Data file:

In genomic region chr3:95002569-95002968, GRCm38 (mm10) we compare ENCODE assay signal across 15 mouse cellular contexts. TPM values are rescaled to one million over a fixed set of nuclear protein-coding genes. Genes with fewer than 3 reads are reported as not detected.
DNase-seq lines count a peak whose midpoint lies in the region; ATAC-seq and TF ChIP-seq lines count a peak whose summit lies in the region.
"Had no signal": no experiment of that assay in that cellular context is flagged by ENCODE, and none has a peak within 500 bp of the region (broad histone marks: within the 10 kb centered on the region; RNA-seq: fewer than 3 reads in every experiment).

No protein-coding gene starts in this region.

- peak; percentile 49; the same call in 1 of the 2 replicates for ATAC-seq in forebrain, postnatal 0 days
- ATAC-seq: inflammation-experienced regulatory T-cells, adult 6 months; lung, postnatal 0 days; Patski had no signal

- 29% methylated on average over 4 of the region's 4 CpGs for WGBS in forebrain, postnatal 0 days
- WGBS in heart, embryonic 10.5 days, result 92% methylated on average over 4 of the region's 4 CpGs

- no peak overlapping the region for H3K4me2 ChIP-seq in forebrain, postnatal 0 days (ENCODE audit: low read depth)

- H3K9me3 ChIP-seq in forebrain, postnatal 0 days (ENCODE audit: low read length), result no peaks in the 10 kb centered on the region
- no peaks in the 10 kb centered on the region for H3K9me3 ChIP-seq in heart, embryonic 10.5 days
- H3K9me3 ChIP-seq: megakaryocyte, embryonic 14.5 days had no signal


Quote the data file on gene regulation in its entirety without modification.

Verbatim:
In genomic region chr3:95002569-95002968, GRCm38 (mm10) we compare ENCODE assay signal across 15 mouse cellular contexts. TPM values are rescaled to one million over a fixed set of nuclear protein-coding genes. Genes with fewer than 3 reads are reported as not detected.
DNase-seq lines count a peak whose midpoint lies in the region; ATAC-seq and TF ChIP-seq lines count a peak whose summit lies in the region.
"Had no signal": no experiment of that assay in that cellular context is flagged by ENCODE, and none has a peak within 500 bp of the region (broad histone marks: within the 10 kb centered on the region; RNA-seq: fewer than 3 reads in every experiment).

No protein-coding gene starts in this region.

- peak; percentile 49; the same call in 1 of the 2 replicates for ATAC-seq in forebrain, postnatal 0 days
- ATAC-seq: inflammation-experienced regulatory T-cells, adult 6 months; lung, postnatal 0 days; Patski had no signal

- 29% methylated on average over 4 of the region's 4 CpGs for WGBS in forebrain, postnatal 0 days
- WGBS in heart, embryonic 10.5 days, result 92% methylated on average over 4 of the region's 4 CpGs

- no peak overlapping the region for H3K4me2 ChIP-seq in forebrain, postnatal 0 days (ENCODE audit: low read depth)

- H3K9me3 ChIP-seq in forebrain, postnatal 0 days (ENCODE audit: low read length), result no peaks in the 10 kb centered on the region
- no peaks in the 10 kb centered on the region for H3K9me3 ChIP-seq in heart, embryonic 10.5 days
- H3K9me3 ChIP-seq: megakaryocyte, embryonic 14.5 days had no signal